Written In Richmond - Poem by John Kenyon
Thames swept along in summer pride,
Sparkling beneath his verdant edge;
With frolic kiss, as, half-denied,
Light airs were glancing o'er the tide,
Or whispering in the secret sedge.
Cheerful the landscape's sunny green,—
Yet still, in pensive mood reclined,
Pondering of things to be, or been,
I shrank at many a visioned scene
Of fear—before; of grief—behind.
The insect-tribes, but newly born,
Were flaunting in the' awake'ning ray;
In me they woke no touch of scorn;
I saw them frail, but more to mourn
The kindred doom of man's decay.
For here, of old, his booty won,
The Dane caroused in barbarous glee,
Or Roman veteran, toil-foredone,
Lay stretched beneath the westering sun,
In dreams of pleasant Italy.
Or floating by, in gallant show,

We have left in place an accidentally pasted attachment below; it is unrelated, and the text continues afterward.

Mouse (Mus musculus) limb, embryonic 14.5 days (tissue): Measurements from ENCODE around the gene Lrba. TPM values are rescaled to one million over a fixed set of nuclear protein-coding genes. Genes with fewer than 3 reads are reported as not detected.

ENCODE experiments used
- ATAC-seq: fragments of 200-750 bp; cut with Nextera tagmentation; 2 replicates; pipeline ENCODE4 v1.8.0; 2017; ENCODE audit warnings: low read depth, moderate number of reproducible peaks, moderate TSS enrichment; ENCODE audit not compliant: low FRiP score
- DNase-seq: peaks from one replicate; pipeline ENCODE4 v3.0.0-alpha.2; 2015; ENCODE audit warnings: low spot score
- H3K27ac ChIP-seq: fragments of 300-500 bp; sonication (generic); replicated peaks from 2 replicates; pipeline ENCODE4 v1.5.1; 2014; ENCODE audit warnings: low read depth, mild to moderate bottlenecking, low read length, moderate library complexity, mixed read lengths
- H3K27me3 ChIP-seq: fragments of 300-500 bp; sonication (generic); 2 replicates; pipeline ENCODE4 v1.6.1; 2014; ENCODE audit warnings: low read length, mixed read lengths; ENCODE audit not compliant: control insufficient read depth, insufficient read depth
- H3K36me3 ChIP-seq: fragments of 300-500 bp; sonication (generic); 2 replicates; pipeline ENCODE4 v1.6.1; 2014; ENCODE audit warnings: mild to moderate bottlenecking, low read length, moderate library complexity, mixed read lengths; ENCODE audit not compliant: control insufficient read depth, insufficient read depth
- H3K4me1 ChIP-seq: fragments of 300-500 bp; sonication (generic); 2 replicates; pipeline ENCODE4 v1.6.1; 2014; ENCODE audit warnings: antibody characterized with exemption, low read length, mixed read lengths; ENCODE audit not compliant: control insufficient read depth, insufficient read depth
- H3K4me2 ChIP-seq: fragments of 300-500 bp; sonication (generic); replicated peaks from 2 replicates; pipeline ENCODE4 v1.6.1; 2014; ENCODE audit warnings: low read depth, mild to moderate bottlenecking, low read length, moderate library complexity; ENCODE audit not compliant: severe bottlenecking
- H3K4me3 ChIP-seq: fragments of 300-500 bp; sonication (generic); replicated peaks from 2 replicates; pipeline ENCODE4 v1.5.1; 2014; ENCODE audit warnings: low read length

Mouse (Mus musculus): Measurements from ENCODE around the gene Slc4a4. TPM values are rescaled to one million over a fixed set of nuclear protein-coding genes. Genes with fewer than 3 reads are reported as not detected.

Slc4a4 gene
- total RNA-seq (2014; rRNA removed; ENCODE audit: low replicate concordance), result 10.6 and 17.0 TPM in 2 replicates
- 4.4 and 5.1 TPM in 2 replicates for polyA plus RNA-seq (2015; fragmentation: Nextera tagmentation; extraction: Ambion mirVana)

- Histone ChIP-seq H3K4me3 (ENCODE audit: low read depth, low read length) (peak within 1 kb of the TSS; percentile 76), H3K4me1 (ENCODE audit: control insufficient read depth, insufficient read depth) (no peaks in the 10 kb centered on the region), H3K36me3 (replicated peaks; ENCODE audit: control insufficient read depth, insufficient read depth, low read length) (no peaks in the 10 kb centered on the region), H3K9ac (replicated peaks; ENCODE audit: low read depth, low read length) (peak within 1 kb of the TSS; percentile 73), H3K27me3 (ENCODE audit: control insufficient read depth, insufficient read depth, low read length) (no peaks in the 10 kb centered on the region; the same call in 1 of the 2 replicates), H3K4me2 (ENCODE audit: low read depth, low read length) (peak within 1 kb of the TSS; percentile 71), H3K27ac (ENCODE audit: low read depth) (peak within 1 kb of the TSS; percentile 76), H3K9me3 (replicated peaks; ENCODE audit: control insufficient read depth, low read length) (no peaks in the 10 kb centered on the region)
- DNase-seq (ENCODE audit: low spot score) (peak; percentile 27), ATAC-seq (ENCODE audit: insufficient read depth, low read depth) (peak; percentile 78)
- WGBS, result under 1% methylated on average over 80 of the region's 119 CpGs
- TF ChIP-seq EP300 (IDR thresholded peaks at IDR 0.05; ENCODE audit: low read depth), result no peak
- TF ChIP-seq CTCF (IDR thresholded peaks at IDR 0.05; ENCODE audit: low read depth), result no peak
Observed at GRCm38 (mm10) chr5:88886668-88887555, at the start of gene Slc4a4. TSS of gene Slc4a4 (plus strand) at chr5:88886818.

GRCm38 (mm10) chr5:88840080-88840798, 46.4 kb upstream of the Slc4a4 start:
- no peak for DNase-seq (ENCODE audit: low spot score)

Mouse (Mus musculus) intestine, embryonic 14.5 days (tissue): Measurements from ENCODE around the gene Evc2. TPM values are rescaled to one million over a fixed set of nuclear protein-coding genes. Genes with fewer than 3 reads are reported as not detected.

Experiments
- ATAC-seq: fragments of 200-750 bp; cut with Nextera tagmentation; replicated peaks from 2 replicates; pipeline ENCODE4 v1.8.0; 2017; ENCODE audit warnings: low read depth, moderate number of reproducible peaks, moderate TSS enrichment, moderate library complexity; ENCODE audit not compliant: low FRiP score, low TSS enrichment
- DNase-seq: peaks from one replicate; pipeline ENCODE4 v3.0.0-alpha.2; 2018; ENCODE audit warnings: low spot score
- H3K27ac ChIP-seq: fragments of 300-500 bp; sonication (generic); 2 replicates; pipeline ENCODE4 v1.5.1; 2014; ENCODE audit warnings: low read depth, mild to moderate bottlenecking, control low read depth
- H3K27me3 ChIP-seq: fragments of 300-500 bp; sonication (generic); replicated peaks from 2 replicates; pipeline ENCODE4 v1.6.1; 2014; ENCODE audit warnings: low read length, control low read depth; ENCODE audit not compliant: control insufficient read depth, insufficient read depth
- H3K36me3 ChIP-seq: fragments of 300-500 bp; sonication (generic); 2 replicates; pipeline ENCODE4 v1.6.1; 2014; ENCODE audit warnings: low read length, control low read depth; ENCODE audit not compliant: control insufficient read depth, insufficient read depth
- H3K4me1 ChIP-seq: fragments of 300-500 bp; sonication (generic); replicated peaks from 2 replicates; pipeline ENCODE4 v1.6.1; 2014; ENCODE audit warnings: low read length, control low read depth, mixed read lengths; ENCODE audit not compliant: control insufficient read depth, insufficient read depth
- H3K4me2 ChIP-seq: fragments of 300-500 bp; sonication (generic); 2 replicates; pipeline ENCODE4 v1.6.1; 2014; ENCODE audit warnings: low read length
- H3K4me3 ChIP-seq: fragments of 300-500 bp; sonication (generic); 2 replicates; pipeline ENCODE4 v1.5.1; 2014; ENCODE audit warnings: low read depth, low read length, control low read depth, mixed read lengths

Gay beauty glanced at monarch's jest,
Nor marked where, high above the prow,
'Mid mirth and wine, and music's flow,
Sat Change—a dark and threatening guest.
Their mirth is sped; their gravest theme
Sleeps with the things that cease to be;
Their longest life—a morning gleam;
A bubble bursting on the stream,
Then swept to Time's unfathomed sea.
Yes! all, beneath or Change or Chance,
And passing, like the passing river,
The wassail shout, the dreamer's trance,
And monarch's jest, and beauty's glance,
Were human all, and gone for ever!
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